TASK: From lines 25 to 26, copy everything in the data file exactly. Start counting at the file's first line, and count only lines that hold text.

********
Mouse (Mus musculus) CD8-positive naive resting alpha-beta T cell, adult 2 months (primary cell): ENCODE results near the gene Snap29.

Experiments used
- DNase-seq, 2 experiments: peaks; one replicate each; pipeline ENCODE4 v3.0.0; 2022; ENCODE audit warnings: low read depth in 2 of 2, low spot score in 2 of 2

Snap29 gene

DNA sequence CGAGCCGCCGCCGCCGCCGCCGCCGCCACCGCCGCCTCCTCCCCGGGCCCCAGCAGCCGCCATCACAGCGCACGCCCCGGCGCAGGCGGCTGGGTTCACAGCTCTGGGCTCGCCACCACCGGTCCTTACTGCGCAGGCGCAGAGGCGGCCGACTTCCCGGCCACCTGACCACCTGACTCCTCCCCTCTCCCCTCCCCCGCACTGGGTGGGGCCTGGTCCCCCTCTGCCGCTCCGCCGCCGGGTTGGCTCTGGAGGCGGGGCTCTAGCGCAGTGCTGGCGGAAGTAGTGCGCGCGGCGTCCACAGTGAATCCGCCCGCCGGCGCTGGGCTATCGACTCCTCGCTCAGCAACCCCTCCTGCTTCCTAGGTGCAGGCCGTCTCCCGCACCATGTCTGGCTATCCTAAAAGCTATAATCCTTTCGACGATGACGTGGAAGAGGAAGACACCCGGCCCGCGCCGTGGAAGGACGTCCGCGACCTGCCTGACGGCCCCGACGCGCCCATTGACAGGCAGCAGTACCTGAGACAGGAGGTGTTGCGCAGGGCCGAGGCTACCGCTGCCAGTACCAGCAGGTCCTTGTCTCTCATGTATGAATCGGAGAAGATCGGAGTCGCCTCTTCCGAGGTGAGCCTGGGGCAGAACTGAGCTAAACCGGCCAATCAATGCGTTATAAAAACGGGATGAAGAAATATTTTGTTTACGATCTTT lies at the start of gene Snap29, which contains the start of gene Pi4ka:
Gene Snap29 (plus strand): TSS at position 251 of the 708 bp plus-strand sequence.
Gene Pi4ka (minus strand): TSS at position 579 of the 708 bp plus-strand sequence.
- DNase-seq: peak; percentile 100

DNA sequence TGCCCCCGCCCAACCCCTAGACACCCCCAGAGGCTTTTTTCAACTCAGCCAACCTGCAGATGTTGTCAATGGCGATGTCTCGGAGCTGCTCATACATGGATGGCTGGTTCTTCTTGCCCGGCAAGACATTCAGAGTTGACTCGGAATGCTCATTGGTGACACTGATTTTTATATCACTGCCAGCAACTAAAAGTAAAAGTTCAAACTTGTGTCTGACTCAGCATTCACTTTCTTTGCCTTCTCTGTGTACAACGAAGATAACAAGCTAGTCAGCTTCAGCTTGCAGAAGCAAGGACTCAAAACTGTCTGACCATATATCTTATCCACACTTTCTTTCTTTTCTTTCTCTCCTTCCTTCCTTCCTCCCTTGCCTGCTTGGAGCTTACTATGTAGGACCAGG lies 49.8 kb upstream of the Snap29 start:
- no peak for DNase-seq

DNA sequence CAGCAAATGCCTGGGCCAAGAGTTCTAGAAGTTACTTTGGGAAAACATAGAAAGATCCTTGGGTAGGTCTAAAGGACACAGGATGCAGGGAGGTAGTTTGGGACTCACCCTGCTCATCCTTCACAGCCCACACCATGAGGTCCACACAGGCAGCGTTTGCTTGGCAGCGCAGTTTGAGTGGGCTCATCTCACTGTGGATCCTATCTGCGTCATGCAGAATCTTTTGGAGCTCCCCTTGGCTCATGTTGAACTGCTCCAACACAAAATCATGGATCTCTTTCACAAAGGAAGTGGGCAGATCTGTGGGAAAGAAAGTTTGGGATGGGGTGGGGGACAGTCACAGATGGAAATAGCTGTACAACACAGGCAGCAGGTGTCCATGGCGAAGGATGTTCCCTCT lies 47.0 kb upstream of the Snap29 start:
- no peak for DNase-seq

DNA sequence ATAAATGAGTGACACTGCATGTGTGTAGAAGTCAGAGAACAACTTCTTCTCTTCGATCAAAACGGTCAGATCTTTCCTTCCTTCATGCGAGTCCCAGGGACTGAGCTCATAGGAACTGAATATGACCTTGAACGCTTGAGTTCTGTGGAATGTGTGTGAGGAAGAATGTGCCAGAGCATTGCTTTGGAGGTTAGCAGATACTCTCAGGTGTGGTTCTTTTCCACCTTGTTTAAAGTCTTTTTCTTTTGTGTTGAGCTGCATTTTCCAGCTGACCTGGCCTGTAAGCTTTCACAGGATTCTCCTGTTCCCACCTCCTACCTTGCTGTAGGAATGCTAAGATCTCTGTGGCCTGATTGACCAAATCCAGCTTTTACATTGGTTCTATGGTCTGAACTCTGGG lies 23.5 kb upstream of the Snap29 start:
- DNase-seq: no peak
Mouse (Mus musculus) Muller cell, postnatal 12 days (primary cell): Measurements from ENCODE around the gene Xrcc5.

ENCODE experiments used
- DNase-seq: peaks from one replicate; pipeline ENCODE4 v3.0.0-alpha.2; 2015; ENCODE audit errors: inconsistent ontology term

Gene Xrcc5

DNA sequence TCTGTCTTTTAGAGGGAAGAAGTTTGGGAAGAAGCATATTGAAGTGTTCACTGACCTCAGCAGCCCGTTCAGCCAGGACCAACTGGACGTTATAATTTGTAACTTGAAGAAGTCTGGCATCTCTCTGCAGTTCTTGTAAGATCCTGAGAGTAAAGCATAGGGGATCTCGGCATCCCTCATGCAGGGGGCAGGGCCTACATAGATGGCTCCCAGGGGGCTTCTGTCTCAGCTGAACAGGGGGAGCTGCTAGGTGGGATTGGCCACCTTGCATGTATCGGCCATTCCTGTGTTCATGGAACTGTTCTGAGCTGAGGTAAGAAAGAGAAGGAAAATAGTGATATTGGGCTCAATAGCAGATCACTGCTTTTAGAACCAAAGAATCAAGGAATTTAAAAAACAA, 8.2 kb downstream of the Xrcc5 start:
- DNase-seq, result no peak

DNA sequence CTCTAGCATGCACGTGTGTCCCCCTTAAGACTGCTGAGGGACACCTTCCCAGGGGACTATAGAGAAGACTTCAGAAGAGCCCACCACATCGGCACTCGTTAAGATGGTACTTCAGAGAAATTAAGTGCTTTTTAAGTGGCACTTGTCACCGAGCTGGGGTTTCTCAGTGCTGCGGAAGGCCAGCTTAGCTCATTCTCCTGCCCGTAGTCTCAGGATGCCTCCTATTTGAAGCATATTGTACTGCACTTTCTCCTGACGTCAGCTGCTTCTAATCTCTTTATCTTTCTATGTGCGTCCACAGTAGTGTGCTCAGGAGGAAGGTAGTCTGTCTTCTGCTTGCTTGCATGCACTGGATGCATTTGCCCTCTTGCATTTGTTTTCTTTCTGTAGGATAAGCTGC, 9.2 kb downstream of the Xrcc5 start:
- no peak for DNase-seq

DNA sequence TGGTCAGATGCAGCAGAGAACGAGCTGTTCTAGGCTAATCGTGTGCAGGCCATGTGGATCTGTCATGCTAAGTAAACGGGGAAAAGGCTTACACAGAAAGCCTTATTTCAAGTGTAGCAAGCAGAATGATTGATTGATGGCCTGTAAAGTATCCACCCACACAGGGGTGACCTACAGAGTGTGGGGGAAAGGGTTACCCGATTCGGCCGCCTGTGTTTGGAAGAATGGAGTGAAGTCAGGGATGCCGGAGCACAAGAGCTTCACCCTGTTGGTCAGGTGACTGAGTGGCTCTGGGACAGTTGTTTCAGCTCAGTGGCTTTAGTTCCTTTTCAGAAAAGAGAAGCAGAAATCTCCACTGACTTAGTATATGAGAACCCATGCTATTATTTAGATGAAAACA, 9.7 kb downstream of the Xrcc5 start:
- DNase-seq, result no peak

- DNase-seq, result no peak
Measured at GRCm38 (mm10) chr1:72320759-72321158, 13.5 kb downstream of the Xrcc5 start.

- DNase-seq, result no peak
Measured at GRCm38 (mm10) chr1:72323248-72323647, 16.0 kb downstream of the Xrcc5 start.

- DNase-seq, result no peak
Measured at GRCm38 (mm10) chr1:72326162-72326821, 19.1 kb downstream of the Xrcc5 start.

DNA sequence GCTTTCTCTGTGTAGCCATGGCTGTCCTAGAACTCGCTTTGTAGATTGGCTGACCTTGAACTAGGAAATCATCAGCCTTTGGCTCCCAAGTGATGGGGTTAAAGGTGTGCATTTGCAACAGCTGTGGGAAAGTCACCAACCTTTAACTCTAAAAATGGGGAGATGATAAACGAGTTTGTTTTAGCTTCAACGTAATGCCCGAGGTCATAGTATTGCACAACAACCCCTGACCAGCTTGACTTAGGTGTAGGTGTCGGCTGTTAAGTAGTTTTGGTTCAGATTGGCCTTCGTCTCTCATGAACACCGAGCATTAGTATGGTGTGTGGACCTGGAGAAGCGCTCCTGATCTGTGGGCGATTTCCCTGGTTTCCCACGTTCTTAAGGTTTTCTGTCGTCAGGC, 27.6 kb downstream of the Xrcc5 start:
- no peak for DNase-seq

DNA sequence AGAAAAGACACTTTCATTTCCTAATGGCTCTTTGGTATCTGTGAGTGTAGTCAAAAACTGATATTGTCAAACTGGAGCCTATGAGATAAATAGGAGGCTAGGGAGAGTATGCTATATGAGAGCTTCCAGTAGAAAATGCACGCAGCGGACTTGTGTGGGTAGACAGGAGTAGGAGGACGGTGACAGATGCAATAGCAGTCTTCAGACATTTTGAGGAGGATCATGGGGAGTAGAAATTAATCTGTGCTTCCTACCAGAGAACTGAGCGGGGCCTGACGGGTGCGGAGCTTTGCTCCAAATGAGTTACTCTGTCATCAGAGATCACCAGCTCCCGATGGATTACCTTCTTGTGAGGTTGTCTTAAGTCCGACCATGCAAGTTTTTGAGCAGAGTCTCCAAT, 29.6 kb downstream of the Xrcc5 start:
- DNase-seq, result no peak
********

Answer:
- DNase-seq, result no peak
Measured at GRCm38 (mm10) chr1:72320759-72321158, 13.5 kb downstream of the Xrcc5 start.